Topographic Survey

Topographical Survey also known as Elevation Survey is a survey that depicts the contours of the existing grade. Not to be confused with an FEMA Elevation Certificate, this kind of survey is conducted to facilitate construction or used for the hopes of obtaining approval of a developmental project. In addition, the survey map is used for planning and design purposes by an engineer or architect.

Similar to a Boundary Survey, the land surveyor is responsible for locating existing conditions of all visible improvements such as buildings, walls, fences, driveways, etc. in relationship to the original property lines. In addition, the elevation of the existing grade, public utilities (telephone, electric, water, gas, and fiber optic cable lines) that service the area, sewer lines (storm and sanitary) and the inverts are observed and depicted.

The product of a Topographic Survey is a Topographic map or sometimes referred to as an elevation map or a site plan. The elevation map shows the existing conditions and features of a parcel of land including spot elevations and contour lines. A spot elevation is a specific point of elevation on the ground or structure shown on a map. Contour lines are curvilinear lines on the topographic map that connects points of equal elevation of a predetermined height. This is a useful tool to determine the slope of the land and its steepness. The inverts are the elevation of the sub-terrain utility pipes that service the property. A topographic map is usually used for design purposes by an architect or civil engineer.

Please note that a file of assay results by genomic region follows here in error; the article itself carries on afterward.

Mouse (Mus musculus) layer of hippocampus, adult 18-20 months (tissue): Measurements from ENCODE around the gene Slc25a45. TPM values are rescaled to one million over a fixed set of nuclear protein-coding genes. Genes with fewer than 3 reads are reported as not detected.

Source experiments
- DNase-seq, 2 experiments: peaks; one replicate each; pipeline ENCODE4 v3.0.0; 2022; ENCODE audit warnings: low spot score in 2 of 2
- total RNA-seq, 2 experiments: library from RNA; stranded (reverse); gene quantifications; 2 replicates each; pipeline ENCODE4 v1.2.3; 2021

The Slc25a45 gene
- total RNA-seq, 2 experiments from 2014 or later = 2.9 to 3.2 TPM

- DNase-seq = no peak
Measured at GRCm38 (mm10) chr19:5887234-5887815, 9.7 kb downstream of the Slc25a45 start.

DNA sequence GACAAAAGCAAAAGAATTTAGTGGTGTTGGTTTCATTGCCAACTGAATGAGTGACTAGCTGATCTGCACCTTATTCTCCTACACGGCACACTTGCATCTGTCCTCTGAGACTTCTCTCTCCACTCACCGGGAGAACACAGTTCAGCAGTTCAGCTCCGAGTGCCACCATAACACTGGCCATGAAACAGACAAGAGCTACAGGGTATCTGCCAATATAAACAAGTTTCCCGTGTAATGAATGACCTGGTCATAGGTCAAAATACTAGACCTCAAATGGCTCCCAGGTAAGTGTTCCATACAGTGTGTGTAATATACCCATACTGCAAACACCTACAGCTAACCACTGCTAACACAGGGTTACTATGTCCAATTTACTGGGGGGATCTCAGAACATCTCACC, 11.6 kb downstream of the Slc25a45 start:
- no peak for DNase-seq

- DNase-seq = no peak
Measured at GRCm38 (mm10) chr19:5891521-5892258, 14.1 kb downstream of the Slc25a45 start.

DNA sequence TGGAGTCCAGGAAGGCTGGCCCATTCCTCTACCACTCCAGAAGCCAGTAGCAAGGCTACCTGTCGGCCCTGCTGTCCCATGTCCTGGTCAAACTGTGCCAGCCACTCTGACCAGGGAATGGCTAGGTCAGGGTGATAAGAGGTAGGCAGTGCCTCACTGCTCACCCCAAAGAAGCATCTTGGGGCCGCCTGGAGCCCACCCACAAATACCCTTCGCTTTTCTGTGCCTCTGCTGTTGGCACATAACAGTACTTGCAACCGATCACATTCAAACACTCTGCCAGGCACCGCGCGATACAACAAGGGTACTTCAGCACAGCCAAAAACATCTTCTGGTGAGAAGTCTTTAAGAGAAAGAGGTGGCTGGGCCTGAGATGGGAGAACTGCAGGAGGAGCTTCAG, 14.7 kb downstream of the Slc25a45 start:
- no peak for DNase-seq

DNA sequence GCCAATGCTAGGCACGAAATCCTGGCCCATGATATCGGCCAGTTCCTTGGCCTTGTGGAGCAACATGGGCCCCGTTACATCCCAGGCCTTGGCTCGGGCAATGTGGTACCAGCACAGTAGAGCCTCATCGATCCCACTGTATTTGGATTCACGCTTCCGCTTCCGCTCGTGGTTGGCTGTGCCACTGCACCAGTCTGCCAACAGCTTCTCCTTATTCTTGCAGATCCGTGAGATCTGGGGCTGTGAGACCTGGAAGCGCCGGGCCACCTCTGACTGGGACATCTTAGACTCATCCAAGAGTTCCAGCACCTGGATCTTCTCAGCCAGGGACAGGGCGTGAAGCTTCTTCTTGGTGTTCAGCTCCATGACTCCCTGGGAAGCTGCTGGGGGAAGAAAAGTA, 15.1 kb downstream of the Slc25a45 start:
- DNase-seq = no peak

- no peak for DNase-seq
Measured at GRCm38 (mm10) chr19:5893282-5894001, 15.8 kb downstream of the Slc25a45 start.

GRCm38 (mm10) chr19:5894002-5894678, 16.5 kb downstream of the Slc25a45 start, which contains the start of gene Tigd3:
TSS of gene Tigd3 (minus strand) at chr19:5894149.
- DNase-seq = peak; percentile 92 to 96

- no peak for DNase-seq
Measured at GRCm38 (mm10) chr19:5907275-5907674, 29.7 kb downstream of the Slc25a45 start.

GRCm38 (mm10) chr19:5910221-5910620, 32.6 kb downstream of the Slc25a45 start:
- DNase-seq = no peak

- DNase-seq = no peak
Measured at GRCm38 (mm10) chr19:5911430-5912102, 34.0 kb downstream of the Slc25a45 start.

A Topographic Survey is usually done in conjunction with a Boundary Survey and might be essential step prior to Construction Layout.

The first step in a topographical survey is establishing a “Benchmark”. This benchmark will serve as a control point to establish the horizontal and vertical positioning (elevation). Typically, the benchmark’s coordinates will be determined by using an existing geodetic monument or by measuring the location of the monument complemented with GPS instrumentation. All the field measurements are linked to this benchmark location which allows the surveyor to achieve 3 dimensional coordinates for every observed measurement. Afterwards, all the gathered data is analyzed and converted to a drawing using a CAD program. The topographic map is then delivered electronically to a designer who will then use the map to for their specific needs.

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